The U.S. should sue China at the WTO over rampant copyright abuses, and ban U.S. Internet companies from revealing their users' identities to Beijing, a top panel said Nov. 16. The U.S.-China Economic and Security Review Commission, a bipartisan panel of experts appointed by Congress, issued its recommendations in a hard-hitting annual report.
On the economic front, the experts said Congress should urge the administration "to press ahead aggressively with a WTO case against China for its manifest failures to enforce intellectual property rights (IPR)." It also recommended that "Congress prohibit disclosure by U.S. companies to the Chinese government, in the absence of formal legal action by the Chinese government, of information about Chinese users or authors of online content."
Internet portal Yahoo came under fire last year for supplying information to Beijing that led to the arrest of Chinese journalist Shi Tao, who was jailed for 10 years for passing on a government censorship order through his Yahoo e-mail account. The press rights group Reporters Without Borders claims to have uncovered at least three other cases of "collaboration" between Yahoo and the Chinese police.
The commission cited estimates that IPR violations in China are costing American companies up to $4 billion in lost trade every year. "Many local governments in China are so financially dependent on the counterfeit trade that they are reluctant to interfere with the violations, and officials at those levels often profit personally from counterfeiting," the report said. Where the central government does act, according to the commission, it imposes token administrative fines on companies that churn out rip-off goods instead of prosecuting them.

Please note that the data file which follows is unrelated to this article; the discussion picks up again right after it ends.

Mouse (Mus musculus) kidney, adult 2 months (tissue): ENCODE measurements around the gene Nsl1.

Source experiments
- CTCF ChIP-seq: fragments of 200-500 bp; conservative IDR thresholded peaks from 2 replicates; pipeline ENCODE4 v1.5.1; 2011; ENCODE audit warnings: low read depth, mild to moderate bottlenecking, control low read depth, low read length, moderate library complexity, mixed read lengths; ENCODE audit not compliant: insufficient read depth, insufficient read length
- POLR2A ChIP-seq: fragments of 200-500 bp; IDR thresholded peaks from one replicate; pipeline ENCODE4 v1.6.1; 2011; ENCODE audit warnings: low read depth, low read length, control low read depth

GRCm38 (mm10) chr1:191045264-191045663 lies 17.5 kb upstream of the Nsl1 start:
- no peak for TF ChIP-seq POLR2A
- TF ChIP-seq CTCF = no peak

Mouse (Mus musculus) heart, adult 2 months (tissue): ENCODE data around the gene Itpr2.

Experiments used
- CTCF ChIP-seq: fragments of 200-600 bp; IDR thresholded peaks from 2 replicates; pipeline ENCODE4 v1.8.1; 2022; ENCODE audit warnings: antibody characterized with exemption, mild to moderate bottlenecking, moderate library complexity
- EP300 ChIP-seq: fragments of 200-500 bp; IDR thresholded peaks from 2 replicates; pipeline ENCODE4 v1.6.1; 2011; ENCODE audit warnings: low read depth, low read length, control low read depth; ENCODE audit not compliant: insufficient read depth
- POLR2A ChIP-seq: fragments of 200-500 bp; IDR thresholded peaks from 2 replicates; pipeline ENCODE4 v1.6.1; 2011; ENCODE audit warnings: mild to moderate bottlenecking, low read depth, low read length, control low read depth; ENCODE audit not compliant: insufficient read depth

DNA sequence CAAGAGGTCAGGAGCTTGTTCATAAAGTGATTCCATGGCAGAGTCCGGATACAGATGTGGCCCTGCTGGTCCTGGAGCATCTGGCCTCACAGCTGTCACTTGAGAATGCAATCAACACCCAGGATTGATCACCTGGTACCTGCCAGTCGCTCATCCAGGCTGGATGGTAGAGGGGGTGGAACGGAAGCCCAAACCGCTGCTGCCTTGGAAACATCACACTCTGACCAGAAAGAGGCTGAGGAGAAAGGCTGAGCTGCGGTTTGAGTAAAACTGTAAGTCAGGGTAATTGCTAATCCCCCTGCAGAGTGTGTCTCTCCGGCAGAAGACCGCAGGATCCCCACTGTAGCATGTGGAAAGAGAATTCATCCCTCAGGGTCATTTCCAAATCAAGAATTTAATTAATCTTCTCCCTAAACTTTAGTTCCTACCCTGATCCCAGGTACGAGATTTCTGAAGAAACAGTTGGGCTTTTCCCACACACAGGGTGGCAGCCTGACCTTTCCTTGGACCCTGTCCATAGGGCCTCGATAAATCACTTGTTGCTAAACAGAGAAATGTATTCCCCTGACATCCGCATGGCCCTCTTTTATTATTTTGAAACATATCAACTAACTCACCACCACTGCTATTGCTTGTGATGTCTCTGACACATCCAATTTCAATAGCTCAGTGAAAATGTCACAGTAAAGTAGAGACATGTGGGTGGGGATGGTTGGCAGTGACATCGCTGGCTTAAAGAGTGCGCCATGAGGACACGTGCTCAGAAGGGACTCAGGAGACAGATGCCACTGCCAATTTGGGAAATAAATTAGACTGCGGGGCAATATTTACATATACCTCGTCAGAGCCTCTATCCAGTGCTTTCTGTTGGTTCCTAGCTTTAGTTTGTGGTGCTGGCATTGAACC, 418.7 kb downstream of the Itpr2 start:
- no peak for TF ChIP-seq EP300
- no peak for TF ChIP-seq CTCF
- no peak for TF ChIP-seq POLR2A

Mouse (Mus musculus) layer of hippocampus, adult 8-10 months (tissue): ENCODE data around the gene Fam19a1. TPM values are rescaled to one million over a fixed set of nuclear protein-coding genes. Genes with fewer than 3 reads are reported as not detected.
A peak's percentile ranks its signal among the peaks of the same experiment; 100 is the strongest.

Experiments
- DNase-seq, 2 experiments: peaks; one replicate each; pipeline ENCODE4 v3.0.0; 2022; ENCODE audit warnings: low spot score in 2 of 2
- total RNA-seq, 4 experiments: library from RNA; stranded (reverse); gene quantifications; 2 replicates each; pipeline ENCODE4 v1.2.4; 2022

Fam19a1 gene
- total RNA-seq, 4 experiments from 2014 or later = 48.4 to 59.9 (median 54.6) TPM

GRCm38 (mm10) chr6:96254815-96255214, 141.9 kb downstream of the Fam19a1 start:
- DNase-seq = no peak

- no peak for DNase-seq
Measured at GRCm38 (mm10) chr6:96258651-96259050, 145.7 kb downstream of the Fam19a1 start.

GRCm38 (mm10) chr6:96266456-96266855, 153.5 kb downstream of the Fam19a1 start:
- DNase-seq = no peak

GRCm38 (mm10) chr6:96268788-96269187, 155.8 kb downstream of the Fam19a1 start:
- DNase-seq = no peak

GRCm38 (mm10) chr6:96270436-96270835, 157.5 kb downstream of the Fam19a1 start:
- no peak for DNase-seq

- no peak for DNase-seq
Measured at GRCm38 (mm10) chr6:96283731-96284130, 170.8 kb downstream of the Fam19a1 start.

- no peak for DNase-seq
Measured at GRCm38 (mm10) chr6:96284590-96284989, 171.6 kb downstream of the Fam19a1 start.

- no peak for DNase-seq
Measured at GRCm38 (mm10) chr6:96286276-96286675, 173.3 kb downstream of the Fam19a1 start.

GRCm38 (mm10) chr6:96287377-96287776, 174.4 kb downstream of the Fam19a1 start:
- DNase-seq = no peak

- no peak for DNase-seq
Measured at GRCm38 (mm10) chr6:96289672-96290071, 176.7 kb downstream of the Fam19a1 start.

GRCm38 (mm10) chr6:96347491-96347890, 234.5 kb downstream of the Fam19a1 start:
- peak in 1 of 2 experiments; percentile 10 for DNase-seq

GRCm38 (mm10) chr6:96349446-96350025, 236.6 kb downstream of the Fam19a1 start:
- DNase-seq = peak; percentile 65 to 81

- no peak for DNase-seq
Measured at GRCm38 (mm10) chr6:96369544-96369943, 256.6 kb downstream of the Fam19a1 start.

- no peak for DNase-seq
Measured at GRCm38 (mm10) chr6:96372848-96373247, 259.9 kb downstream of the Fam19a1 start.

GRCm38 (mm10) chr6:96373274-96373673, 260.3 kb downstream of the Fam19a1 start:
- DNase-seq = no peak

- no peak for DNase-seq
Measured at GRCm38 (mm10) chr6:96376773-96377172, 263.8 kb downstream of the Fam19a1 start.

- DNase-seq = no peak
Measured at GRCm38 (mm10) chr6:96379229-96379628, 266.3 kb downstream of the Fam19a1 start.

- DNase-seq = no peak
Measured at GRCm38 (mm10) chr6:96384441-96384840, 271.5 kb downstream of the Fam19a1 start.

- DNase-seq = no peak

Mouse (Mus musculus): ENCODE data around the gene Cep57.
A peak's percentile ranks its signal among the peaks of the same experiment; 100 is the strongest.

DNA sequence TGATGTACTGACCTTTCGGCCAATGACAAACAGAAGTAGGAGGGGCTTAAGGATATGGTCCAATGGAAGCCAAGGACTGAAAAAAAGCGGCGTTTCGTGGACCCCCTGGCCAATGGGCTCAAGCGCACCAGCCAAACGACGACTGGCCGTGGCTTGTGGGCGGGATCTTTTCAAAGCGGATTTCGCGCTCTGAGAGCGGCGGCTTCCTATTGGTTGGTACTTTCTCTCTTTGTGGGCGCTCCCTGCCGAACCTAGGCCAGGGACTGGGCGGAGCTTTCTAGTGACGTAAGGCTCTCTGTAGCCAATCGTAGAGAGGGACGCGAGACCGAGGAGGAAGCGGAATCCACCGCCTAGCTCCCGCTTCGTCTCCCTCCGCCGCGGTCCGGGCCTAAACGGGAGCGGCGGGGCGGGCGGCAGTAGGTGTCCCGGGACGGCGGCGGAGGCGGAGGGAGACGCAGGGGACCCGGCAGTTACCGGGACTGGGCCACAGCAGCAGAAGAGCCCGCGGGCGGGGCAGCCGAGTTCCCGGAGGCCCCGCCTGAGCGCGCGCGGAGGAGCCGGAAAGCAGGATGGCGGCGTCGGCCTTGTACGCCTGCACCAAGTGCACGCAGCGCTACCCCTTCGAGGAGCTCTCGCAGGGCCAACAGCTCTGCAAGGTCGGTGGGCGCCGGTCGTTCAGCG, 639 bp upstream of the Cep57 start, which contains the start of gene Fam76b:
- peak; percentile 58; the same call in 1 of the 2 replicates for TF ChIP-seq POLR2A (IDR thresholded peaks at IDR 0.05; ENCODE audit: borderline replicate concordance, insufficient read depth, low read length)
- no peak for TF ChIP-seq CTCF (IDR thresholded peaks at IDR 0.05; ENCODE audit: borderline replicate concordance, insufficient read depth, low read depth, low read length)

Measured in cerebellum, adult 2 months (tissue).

Carolyn Bartholomew, the panel's Democratic vice chairman, said that during a fact-finding trip to China in June, the commissioners were given nothing but "excuses".
"A stark contradiction presented itself: Chinese authorities had somehow managed to prevent any counterfeiting of the 2008 Beijing Olympics logos," she said.
The commission cited Chinese government data estimating that counterfeit products account for 15% to 20% of products made in China, or 8% of China's $2.2 trillion gross domestic product (GDP).
But the U.S. government has stopped short of launching the kind of overarching action at the WTO demanded by the commission and by many in Congress, which in January will pass back to Democratic control.
Copyright Agence France-Presse, 2006